Stakeholders’ experiences with the evidence aid website to support ‘real-time’ use of research evidence to inform decision-making in crisis zones: a user testing study Academic Article uri icon

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abstract

  • BACKGROUND: Humanitarian action in crisis zones is fraught with many challenges, including lack of timely and accessible research evidence to inform decision-making about humanitarian interventions. Evidence websites have the potential to address this challenge. Evidence Aid is the only evidence website designed for crisis zones that focuses on providing research evidence in the form of systematic reviews. The objective of this study is to explore stakeholders' views of Evidence Aid, contributing further to our understanding of the use of research evidence in decision-making in crisis zones. METHODS: We designed a qualitative user-testing study to collect interview data from stakeholders about their impressions of Evidence Aid. Eligible stakeholders included those with and without previous experience of Evidence Aid. All participants were either currently working or have worked within the last year in a crisis zone. Participants were asked to perform the same user experience-related tasks and answer questions about this experience and their knowledge needs. Data were analysed using a deductive framework analysis approach drawing on Morville's seven facets of the user experience - findability, usability, usefulness, desirability, accessibility, credibility and value. RESULTS: A total of 31 interviews were completed with senior decision-makers (n = 8), advisors (n = 7), field managers (n = 7), analysts/researchers (n = 5) and healthcare providers (n = 4). Participant self-reported knowledge needs varied depending on their role. Overall, participants did not identify any 'major' problems (highest order) and identified only two 'big' problems (second highest order) with using the Evidence Aid website, namely the lack of a search engine on the home page and that some full-text articles linked to/from the site require a payment. Participants identified seven specific suggestions about how to improve Evidence Aid, many of which can also be applied to other evidence websites. CONCLUSIONS: Stakeholders in crisis zones found Evidence Aid to be useful, accessible and credible. However, they experienced some problems with the lack of a search engine on the home page and the requirement for payment for some full-text articles linked to/from the site.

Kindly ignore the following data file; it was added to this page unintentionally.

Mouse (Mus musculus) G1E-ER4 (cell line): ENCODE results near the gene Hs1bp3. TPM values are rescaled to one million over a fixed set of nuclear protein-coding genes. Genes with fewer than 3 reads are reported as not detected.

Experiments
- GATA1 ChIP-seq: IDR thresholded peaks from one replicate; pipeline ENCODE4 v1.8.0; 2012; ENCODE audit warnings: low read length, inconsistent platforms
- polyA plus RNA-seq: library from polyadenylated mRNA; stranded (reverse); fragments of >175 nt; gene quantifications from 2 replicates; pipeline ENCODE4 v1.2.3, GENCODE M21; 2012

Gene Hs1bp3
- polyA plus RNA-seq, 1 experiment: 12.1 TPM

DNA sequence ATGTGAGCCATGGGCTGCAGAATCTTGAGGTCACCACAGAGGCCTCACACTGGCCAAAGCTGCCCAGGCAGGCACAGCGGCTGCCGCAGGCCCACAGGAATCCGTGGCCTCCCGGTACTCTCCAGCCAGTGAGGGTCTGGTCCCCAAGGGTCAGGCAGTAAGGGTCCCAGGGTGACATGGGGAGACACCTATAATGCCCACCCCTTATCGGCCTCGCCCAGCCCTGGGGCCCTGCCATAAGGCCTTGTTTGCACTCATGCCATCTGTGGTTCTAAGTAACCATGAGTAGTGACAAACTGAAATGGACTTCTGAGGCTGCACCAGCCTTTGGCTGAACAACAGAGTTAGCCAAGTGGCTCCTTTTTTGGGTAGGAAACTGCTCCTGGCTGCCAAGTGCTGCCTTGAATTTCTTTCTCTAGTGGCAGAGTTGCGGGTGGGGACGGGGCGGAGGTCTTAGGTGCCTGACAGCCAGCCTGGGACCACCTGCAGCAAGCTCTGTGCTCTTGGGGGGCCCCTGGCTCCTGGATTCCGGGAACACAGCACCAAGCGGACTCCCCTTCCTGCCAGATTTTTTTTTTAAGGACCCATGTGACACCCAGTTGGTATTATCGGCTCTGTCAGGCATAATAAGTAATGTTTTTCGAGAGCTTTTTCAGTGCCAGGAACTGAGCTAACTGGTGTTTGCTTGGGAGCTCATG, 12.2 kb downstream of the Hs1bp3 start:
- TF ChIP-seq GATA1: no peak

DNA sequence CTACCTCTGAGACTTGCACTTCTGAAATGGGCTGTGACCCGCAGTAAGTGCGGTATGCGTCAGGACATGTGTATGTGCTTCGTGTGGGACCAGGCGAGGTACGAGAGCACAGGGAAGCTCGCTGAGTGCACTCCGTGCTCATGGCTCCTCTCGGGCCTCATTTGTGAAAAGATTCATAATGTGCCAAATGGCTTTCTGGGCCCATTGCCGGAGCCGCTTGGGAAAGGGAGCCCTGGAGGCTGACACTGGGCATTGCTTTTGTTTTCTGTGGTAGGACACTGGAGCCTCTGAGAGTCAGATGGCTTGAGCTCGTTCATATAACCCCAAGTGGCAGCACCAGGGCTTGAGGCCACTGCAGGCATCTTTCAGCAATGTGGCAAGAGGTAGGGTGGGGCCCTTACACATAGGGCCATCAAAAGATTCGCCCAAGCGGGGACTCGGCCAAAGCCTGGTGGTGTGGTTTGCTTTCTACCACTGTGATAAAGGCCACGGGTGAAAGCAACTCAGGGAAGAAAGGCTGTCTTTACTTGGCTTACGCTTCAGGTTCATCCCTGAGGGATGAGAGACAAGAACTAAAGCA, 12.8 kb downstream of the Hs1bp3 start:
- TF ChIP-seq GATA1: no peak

publication date

  • December 2019